Consequently, accurate and high-quality measurement is required to ensure high carbon credit quality, which is an essential criterion for carbon trading and optimizing the value in the growing carbon credit marketplace.
NAVIGATING THE CARBON MARKET
Carbon credits, referred interchangeably as carbon offsets, have been characterized casually as “permission slips” that enable oil and gas companies, and others, to neutralize the Scope 1, 2 and 3 emissions resulting from their operations.4 Aside from California’s regulated cap-and-trade mandate, carbon trading in the U.S., for now, largely involves voluntary transactions, meaning operators can deal directly with landowners to purchase credits, providing the volume of CO2 sequestered has been measured and conclusively verified.
While prices/toe of sequestered CO2 fluctuate, the cumulative value of nature-based carbon capture solutions, specifically land use and forestry, has risen exponentially. Between 2016 and 2021, transaction values in the voluntary carbon marketplace are estimated to have increased 20 times, to a cumulative value of more than $1.32 billion.5 For clarification, one metric ton of CO2 validated as being sequestered translates into one carbon credit.
A number of entities have sprung up over the years to assist pertinent parties in navigating the loosely organized U.S. carbon credit marketplace. In Texas, the Bcarbon nonprofit, formed in 2019 by Rice University’s Baker Institute for Public Policy, has developed measurement-focused protocols, aimed at providing “a nature-based pathway to net-zero goals.” The Bcarbon Soil Carbon Protocol, for instance, defines methods for quantifying the increase in soil organic carbon achieved over time on a property “with the necessary statistical reliability to support the issuance and sale of carbon credits.”
To that end, the debut of the CarbonTrace technology in the West Texas pilot program was orchestrated to quantitatively validate the volume and duration of the CO2 sequestered beneath the tested acreage. The data-driven technology was deployed on multiple agricultural-related projects collocated with associated oil and gas activities.
To account for topographical and lithological deviations and heterogeneity, up to 25 core samples/100 acres were extracted, 24 more than the conventional sampling process. Unlike the traditional approach, samples also were taken 10 ft or deeper, well below the root systems of most crops and trees. As noted by Sothe, et al, evaluation at depth allows for a more adequate prediction of SOC concentration.6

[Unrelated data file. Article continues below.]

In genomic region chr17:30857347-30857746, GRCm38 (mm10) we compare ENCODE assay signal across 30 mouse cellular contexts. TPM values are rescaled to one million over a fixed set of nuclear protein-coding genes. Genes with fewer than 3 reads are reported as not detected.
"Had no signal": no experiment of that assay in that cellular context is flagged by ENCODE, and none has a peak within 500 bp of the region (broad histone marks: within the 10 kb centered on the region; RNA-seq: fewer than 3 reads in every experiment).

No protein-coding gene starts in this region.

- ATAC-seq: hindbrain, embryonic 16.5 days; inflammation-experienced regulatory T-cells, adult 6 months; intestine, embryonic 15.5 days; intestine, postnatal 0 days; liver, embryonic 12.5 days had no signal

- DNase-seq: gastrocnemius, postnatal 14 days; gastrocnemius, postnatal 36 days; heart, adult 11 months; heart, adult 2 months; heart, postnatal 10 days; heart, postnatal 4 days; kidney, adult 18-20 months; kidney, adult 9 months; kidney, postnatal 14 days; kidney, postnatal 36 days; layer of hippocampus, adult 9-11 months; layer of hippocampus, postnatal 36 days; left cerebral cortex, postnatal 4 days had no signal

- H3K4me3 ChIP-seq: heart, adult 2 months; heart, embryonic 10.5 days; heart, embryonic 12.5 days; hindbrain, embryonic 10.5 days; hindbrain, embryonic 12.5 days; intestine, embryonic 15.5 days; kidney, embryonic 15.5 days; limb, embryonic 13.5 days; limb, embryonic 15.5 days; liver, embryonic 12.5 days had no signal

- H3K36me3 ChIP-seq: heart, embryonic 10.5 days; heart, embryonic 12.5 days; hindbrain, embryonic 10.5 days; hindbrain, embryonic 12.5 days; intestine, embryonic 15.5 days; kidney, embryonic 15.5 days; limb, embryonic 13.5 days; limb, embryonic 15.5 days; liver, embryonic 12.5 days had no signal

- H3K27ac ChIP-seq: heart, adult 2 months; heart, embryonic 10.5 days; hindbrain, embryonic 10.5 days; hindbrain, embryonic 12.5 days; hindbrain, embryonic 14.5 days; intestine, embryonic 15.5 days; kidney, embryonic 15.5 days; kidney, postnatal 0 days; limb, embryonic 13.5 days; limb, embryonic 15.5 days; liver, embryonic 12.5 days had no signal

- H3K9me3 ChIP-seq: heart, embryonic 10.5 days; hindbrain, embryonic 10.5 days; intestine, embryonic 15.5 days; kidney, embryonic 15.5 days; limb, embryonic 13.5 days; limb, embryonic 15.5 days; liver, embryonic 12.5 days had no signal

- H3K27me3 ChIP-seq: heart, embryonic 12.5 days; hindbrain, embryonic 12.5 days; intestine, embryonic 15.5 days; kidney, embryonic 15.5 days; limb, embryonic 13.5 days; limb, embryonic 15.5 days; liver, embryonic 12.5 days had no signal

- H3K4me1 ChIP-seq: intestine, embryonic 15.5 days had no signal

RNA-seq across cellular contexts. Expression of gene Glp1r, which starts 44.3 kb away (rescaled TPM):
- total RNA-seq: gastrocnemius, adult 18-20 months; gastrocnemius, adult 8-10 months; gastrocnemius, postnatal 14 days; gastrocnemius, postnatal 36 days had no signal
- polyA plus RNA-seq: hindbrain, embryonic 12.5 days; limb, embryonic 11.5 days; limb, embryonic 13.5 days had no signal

The samples were subsequently delivered to QuantumPro’s Houston sub-atomic analytical lab, where each core was subjected to a seven-test suite of specialized data-driven diagnostics.
COMPREHENSIVE IN-HOUSE DIAGNOSTICS
Analyzing soil carbon and organic content is arguably the most fundamental measurement of actual soil sequestration verification and quantification, as pointed out by the University of Aberdeen’s Pete Smith, et al, 7 and others. Dry soil combustion is regarded as the most accurate and versatile method of measuring the total carbon (TC), inorganic carbon (IC), and total soil organic carbon (TOC/SOC) of a soil sample, Fig. 4.
For this evaluation, the core samples are heated in an oxygen-rich environment to more than 680°C (1,256°F) inside combustion tubes filled with a platinum catalyst. The oxidation-generated CO2 is detected, using a high-sensitivity infrared gas analyzer (NDIR), with a detection limit of 4μg/L—the highest level for the carbon detection and quantification method for soil sample analysis. The determination of the inorganic carbon also can be carried out in a separate furnace in the module. The inorganic carbon in a soil sample is measured by pre-mixing the soil sample in phosphoric acid, with the resulting carbon dioxide purged at 200 °C (392°F) and measured using an infrared gas analyzer.
Soil moisture content analysis, likewise, is among the most vital measurements of CO2 sequestration capacity. A U.S. Forest Service-led academic investigation concluded moisture, rather than temperature or mineral content, is a key enabler to soils’ carbon sequestration capacity.8 As such, extreme drought conditions can seriously affect the capacity of soils to attract and retain carbon.
Simply put, moisture content represents the ratio of the mass of water held in the soil to the dry soil, which is determined by the difference before and after drying the soil sample. The moisture content influences the physical properties of the soil, including, but not limited to, weight, density, viscosity and conductivity. Whereas the dry mass of the soil particles is fixed, the amount of water within moist soil can vary. Therefore, to ensure consistency, moisture content is calculated on a dry basis, rather than a total mass basis.
This simple measurement, which is vital to determine topsoil moisture content to better understand soil characteristics, is typically followed with the soil proctor compaction test that measures volume and weight to determine topsoil compaction over time. Specifically, this widely used analysis determines the optimal moisture content at which a given soil type will become most dense and achieve its maximum dry density.